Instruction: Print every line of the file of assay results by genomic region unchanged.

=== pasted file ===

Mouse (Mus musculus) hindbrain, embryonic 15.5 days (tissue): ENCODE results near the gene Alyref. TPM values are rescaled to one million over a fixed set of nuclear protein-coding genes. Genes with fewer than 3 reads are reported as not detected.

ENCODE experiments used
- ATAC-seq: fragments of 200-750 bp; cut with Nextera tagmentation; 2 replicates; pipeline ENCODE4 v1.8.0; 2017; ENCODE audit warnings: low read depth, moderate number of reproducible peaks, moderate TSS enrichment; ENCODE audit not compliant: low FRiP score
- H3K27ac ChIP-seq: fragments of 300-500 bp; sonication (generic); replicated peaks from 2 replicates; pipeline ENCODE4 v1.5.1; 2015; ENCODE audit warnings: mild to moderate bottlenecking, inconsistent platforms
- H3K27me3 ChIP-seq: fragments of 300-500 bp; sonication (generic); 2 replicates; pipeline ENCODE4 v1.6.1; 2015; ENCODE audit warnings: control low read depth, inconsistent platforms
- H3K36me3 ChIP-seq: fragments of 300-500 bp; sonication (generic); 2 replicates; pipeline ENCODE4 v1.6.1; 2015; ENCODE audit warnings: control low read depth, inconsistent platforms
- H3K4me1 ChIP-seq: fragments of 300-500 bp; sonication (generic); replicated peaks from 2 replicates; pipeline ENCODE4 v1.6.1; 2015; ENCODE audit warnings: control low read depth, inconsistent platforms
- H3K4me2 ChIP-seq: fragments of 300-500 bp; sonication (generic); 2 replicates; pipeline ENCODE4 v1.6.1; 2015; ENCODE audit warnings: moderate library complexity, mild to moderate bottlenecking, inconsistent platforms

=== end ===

Mouse (Mus musculus) hindbrain, embryonic 15.5 days (tissue): ENCODE results near the gene Alyref. TPM values are rescaled to one million over a fixed set of nuclear protein-coding genes. Genes with fewer than 3 reads are reported as not detected.

ENCODE experiments used
- ATAC-seq: fragments of 200-750 bp; cut with Nextera tagmentation; 2 replicates; pipeline ENCODE4 v1.8.0; 2017; ENCODE audit warnings: low read depth, moderate number of reproducible peaks, moderate TSS enrichment; ENCODE audit not compliant: low FRiP score
- H3K27ac ChIP-seq: fragments of 300-500 bp; sonication (generic); replicated peaks from 2 replicates; pipeline ENCODE4 v1.5.1; 2015; ENCODE audit warnings: mild to moderate bottlenecking, inconsistent platforms
- H3K27me3 ChIP-seq: fragments of 300-500 bp; sonication (generic); 2 replicates; pipeline ENCODE4 v1.6.1; 2015; ENCODE audit warnings: control low read depth, inconsistent platforms
- H3K36me3 ChIP-seq: fragments of 300-500 bp; sonication (generic); 2 replicates; pipeline ENCODE4 v1.6.1; 2015; ENCODE audit warnings: control low read depth, inconsistent platforms
- H3K4me1 ChIP-seq: fragments of 300-500 bp; sonication (generic); replicated peaks from 2 replicates; pipeline ENCODE4 v1.6.1; 2015; ENCODE audit warnings: control low read depth, inconsistent platforms
- H3K4me2 ChIP-seq: fragments of 300-500 bp; sonication (generic); 2 replicates; pipeline ENCODE4 v1.6.1; 2015; ENCODE audit warnings: moderate library complexity, mild to moderate bottlenecking, inconsistent platforms